Peculiar broad absorption line quasars found in the digitized palomar observatory sky survey

Robert J. Brunner, Patrick B. Hall, S. George Djorgovski, R. R. Gal, A. A. Mahabal, P. A.A. Lopes, R. R. De Carvalho, S. C. Odewahn, S. Castro, D. Thompson, F. Chaffee, J. Darling, V. Desai

Research output: Contribution to journalArticlepeer-review

Abstract

With the recent release of large (i.e., ≳ 100 million objects), well-calibrated photometric surveys, such as Digitized Palomar Observatory Sky Survey (DPOSS), Two Micron All Sky Survey, and Sloan Digital Sky Survey, spectroscopic identification of important targets is no longer a simple issue. In order to enhance the returns from a spectroscopic survey, candidate sources are often preferentially selected to be of interest, such as brown dwarfs or high-redshift quasars. This approach, while useful for targeted projects, risks missing new or unusual species. We have, as a result, taken the alternative path of spectroscopically identifying interesting sources with the sole criterion being that they are in low-density areas of the g-r and r-i color space defined by DPOSS. In this paper, we present three peculiar broad absorption line quasars that were discovered during this spectroscopic survey, demonstrating the efficacy of this approach. PSS J0052+2405 is an iron low-ionization broad absorption line (LoBAL) quasar at a redshift z = 2.4512 ± 0.0001 with very broad absorption from many species. PSS J0141+3334 is a reddened LoBAL quasar at z = 3.005 ± 0.005 with no obvious emission lines. PSS J1537+1227 is an iron LoBAL at a redshift of z = 1.212 ± 0. 007 with strong narrow Mg II and Fe II emission. Follow-up high-resolution spectroscopy of these three quasars promises to improve our understanding of BAL quasars. The sensitivity of particular parameter spaces, in this case a two-color space, to the redshift of these three sources is dramatic, raising questions about traditional techniques of defining quasar populations for statistical analysis.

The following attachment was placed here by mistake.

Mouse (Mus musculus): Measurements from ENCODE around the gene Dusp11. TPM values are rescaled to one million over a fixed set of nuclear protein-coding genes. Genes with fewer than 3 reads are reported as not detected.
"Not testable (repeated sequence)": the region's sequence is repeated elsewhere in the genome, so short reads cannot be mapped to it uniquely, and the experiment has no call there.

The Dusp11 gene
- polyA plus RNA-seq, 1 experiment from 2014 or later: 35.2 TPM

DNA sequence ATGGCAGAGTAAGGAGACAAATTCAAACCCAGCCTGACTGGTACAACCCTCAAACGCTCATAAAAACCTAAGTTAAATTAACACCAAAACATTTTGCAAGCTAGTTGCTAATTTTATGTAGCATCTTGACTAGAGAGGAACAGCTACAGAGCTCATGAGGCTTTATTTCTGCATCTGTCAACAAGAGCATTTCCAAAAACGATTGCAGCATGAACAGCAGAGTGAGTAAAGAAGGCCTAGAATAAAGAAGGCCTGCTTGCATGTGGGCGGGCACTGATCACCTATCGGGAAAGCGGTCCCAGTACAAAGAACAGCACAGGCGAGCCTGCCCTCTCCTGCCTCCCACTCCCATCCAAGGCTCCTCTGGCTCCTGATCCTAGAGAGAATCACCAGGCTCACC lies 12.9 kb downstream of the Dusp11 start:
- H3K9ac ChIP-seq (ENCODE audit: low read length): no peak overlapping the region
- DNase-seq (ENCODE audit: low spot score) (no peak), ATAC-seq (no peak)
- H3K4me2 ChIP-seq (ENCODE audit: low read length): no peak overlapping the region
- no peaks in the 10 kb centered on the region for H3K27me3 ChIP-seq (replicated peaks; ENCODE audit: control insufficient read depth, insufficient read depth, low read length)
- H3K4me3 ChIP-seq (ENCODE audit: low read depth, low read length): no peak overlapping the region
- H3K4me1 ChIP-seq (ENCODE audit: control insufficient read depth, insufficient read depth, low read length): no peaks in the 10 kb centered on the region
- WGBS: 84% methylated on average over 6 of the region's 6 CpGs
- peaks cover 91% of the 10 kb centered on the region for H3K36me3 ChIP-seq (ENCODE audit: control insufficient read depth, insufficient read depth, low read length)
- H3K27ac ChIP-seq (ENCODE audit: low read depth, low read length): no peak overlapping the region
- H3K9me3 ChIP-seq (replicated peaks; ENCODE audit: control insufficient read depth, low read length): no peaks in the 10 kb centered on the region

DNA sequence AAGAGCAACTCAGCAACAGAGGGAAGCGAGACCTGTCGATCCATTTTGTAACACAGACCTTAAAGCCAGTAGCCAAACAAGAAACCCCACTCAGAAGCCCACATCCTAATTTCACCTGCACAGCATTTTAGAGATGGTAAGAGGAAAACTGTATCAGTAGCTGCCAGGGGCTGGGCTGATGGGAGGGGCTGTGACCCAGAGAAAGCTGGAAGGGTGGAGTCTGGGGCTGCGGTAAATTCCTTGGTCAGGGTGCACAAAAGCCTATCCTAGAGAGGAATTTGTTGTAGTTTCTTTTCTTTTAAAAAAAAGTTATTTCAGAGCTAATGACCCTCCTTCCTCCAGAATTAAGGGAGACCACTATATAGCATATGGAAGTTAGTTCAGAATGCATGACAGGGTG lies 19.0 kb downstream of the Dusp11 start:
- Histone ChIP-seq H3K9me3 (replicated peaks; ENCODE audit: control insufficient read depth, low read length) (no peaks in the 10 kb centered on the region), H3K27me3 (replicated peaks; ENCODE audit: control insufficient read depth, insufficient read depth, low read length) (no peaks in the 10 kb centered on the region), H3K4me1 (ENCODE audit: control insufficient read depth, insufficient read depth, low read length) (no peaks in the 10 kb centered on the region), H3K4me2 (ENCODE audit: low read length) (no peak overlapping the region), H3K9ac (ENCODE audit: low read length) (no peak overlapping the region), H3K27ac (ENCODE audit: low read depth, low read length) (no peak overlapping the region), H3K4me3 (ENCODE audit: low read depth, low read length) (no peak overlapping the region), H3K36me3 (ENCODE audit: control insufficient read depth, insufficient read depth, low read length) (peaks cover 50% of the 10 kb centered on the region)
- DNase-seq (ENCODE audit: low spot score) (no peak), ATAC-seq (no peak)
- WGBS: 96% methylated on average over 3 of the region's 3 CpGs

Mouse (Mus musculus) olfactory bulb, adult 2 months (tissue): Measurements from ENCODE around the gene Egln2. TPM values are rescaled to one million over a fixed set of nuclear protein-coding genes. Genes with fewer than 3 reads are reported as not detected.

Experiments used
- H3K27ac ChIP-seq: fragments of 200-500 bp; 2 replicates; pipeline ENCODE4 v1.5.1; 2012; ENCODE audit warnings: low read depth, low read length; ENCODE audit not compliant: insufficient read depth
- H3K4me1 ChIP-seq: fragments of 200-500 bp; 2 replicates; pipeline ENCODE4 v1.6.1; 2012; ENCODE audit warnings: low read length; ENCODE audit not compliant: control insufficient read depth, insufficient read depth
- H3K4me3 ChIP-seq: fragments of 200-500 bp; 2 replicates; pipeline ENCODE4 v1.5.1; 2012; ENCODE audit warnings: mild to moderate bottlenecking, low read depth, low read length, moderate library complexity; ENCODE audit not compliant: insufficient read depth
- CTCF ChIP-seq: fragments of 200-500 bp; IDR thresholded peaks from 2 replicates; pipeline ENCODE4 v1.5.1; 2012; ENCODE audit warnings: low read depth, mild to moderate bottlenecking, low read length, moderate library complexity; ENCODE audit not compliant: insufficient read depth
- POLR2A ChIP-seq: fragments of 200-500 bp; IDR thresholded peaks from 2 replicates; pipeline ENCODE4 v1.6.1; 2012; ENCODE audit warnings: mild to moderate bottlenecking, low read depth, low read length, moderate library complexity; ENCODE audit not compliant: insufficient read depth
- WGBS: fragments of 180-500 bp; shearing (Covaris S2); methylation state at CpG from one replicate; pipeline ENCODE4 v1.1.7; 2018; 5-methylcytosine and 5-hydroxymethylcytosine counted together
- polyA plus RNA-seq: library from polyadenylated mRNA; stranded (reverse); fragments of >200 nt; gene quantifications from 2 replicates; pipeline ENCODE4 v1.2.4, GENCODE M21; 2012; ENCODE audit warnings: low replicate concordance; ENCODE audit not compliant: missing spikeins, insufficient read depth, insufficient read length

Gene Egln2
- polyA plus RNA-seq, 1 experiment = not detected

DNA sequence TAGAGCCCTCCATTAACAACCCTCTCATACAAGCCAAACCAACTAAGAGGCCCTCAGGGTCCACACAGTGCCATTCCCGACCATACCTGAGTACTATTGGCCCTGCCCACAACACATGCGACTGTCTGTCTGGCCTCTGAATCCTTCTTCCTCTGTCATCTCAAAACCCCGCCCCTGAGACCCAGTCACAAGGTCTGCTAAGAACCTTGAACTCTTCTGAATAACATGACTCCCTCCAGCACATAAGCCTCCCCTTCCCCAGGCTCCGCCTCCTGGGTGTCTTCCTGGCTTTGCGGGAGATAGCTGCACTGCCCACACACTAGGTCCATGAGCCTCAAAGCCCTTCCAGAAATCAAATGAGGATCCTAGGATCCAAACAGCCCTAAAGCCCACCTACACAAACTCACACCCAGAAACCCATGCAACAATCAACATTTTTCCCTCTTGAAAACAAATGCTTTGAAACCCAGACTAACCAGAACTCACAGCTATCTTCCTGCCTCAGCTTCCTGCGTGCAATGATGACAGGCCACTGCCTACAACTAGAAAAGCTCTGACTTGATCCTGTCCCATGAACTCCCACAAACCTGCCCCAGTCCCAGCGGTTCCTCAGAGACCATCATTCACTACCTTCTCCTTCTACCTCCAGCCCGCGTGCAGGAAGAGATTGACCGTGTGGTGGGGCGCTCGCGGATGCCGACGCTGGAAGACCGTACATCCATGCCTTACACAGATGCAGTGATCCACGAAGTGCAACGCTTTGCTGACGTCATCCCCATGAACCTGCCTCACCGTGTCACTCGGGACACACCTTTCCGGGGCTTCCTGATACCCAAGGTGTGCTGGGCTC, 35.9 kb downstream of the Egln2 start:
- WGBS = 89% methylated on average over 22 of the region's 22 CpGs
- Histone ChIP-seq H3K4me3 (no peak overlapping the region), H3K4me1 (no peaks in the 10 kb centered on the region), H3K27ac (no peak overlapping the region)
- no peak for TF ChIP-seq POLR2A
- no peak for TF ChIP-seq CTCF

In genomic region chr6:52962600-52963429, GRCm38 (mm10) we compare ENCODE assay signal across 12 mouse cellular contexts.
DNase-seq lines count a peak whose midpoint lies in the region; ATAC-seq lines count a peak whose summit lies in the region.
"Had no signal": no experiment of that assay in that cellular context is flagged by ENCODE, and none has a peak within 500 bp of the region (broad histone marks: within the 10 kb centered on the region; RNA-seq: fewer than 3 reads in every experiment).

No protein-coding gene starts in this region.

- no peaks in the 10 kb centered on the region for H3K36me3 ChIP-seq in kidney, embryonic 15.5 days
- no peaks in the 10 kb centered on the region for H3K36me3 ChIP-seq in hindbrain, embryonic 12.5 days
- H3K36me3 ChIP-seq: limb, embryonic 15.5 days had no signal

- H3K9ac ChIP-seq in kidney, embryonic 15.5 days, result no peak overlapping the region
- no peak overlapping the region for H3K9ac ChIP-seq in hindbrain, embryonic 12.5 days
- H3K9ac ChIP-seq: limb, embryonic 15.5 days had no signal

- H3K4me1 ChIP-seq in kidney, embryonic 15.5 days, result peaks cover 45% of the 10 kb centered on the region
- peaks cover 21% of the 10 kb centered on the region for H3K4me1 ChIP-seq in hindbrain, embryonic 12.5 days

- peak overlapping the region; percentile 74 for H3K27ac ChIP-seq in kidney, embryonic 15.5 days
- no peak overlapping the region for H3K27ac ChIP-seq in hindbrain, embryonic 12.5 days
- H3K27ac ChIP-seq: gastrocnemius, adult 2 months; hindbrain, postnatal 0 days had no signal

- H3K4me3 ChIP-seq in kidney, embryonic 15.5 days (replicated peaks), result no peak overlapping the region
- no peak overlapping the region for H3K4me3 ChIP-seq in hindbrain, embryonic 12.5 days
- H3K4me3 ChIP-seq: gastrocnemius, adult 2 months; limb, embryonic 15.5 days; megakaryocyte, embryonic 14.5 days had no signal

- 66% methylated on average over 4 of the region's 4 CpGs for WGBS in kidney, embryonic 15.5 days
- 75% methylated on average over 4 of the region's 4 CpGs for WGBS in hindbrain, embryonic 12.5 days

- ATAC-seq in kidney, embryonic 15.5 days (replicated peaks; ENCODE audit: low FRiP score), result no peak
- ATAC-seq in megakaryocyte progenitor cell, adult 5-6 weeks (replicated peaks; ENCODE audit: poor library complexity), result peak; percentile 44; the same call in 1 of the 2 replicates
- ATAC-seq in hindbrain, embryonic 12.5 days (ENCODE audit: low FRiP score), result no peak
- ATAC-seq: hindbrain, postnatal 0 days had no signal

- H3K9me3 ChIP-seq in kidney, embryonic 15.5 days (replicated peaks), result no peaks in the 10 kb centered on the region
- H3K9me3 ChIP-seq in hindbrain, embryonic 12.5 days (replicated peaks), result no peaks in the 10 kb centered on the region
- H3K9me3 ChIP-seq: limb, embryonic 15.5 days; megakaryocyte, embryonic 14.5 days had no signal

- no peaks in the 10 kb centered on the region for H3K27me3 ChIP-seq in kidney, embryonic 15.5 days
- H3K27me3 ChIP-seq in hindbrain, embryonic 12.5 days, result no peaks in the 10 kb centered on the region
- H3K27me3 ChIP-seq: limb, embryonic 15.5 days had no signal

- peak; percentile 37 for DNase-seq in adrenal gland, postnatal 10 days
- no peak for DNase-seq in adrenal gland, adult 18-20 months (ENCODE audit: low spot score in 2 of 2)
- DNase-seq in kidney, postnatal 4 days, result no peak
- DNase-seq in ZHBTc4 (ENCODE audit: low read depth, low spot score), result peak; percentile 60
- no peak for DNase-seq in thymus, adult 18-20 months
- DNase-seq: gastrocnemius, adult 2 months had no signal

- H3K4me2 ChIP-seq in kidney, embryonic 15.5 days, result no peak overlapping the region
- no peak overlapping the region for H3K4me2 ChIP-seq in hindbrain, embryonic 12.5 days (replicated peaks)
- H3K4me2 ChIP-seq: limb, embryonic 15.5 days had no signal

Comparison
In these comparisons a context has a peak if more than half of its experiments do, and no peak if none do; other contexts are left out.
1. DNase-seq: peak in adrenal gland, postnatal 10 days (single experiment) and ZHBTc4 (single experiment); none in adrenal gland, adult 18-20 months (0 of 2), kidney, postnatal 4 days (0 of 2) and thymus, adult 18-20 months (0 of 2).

Original languageEnglish (US)
Pages (from-to)53-62
Number of pages10
JournalAstronomical Journal
Volume126
Issue number1 1771
DOIs
StatePublished - Jul 2003

Keywords

  • Quasars: absorption lines
  • Quasars: emission lines
  • Quasars: general
  • Surveys

ASJC Scopus subject areas

  • Astronomy and Astrophysics
  • Space and Planetary Science

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